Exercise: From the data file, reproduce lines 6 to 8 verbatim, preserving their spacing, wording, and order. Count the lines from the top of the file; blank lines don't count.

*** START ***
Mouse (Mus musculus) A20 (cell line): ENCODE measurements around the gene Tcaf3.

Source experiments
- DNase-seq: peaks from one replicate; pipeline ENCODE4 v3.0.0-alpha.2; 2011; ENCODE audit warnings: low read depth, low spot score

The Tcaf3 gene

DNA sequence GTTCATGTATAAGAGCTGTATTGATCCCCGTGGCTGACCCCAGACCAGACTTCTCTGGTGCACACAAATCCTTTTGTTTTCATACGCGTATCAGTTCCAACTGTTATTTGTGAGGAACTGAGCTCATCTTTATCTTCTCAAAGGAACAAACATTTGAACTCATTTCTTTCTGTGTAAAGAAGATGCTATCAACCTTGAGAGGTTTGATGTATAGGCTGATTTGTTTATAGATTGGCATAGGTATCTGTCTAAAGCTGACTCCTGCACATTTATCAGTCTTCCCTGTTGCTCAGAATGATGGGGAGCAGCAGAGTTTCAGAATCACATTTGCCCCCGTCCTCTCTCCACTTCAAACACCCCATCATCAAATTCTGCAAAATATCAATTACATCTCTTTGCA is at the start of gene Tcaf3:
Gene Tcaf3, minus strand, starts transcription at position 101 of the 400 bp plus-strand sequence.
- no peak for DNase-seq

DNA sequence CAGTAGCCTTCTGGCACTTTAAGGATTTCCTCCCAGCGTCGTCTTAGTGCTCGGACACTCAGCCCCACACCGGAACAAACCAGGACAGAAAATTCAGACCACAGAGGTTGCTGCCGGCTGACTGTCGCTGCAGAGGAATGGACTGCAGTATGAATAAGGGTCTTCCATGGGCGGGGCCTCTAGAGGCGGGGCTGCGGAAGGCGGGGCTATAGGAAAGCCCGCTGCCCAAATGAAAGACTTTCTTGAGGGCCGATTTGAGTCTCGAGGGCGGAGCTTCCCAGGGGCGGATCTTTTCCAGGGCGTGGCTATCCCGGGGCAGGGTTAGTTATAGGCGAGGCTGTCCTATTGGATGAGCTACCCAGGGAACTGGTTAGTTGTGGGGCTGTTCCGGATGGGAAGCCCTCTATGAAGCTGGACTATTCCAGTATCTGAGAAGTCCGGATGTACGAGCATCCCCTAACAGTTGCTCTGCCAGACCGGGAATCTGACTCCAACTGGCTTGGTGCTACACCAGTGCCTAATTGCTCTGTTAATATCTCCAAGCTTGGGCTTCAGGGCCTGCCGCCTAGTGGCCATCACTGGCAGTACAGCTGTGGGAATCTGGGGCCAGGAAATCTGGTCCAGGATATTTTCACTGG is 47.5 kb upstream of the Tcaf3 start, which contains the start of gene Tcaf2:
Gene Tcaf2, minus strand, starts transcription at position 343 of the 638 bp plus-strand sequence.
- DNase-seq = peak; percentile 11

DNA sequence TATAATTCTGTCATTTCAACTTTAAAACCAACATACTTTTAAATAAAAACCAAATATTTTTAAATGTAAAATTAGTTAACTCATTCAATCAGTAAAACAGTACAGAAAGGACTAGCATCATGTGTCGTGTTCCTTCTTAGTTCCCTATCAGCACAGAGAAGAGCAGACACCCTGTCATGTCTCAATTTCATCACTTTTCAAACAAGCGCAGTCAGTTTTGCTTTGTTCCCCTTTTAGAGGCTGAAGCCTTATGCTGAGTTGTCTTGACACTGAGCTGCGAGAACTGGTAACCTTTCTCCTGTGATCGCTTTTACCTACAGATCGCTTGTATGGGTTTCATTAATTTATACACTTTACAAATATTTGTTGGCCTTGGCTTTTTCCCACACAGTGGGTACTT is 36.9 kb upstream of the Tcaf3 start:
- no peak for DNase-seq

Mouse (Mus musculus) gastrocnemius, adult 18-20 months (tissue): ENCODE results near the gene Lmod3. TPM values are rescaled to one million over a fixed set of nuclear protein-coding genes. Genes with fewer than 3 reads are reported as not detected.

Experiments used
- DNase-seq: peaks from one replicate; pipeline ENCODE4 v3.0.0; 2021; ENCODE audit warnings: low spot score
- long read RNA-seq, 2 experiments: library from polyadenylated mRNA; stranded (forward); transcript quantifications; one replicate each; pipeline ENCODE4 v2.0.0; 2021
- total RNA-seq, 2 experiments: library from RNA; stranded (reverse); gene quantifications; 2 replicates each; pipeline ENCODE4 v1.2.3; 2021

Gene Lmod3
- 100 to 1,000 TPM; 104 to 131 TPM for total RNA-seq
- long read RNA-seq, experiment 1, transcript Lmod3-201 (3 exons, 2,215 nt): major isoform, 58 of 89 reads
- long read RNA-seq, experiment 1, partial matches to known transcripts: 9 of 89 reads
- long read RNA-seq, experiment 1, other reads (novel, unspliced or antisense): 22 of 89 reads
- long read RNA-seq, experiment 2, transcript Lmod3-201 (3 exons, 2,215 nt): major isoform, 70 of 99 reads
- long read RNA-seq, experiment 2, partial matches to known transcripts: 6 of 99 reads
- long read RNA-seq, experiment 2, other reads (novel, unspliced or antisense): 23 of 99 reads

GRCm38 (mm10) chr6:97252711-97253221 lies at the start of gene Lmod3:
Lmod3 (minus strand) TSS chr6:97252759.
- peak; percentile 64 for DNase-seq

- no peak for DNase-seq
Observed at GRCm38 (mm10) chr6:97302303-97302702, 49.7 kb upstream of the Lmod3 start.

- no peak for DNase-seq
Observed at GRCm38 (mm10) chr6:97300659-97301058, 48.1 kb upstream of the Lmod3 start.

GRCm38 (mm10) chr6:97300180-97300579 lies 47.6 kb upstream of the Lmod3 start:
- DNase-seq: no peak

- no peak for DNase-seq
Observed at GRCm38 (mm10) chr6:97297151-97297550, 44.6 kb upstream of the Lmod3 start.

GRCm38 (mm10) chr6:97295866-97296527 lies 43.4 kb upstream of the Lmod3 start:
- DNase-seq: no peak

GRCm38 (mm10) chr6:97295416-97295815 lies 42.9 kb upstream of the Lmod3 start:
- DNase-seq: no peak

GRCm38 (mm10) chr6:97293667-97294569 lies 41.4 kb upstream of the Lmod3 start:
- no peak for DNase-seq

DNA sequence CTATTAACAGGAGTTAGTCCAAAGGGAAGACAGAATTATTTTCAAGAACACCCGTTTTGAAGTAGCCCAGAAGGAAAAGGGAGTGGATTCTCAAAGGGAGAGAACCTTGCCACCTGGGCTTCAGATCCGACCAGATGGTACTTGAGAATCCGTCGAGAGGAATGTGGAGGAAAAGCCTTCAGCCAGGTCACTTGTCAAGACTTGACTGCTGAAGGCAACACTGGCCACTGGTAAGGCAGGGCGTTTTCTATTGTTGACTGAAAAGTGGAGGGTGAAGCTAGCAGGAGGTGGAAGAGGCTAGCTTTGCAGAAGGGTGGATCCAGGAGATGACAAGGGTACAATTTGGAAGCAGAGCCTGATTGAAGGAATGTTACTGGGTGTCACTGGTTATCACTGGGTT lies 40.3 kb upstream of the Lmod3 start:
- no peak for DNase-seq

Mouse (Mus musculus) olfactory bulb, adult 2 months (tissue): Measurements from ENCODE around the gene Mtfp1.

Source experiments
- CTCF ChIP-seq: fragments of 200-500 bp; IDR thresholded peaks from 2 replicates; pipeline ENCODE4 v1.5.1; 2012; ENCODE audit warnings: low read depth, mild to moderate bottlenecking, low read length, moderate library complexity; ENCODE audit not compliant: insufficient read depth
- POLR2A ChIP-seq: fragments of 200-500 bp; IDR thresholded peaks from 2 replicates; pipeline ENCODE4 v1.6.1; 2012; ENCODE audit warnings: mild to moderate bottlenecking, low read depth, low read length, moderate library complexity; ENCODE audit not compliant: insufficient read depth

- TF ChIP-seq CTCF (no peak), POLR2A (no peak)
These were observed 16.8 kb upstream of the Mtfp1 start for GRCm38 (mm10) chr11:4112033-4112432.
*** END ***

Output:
Gene Tcaf3, minus strand, starts transcription at position 101 of the 400 bp plus-strand sequence.
- no peak for DNase-seq

DNA sequence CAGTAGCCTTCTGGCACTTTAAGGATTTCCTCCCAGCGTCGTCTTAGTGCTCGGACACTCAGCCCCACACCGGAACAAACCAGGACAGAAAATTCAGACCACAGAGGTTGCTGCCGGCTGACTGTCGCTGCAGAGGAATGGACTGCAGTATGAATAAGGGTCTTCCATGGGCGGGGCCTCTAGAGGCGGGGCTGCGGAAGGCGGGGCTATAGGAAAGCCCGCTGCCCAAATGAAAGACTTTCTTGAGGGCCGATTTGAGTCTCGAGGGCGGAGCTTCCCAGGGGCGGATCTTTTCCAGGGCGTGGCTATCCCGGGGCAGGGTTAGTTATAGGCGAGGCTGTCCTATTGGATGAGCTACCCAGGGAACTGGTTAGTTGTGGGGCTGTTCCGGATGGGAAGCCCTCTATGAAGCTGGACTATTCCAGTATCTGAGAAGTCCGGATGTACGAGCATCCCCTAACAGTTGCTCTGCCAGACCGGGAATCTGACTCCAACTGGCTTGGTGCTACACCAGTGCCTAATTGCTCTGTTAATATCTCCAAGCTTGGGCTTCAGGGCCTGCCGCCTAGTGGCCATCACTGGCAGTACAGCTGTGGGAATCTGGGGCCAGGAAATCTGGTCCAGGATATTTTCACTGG is 47.5 kb upstream of the Tcaf3 start, which contains the start of gene Tcaf2: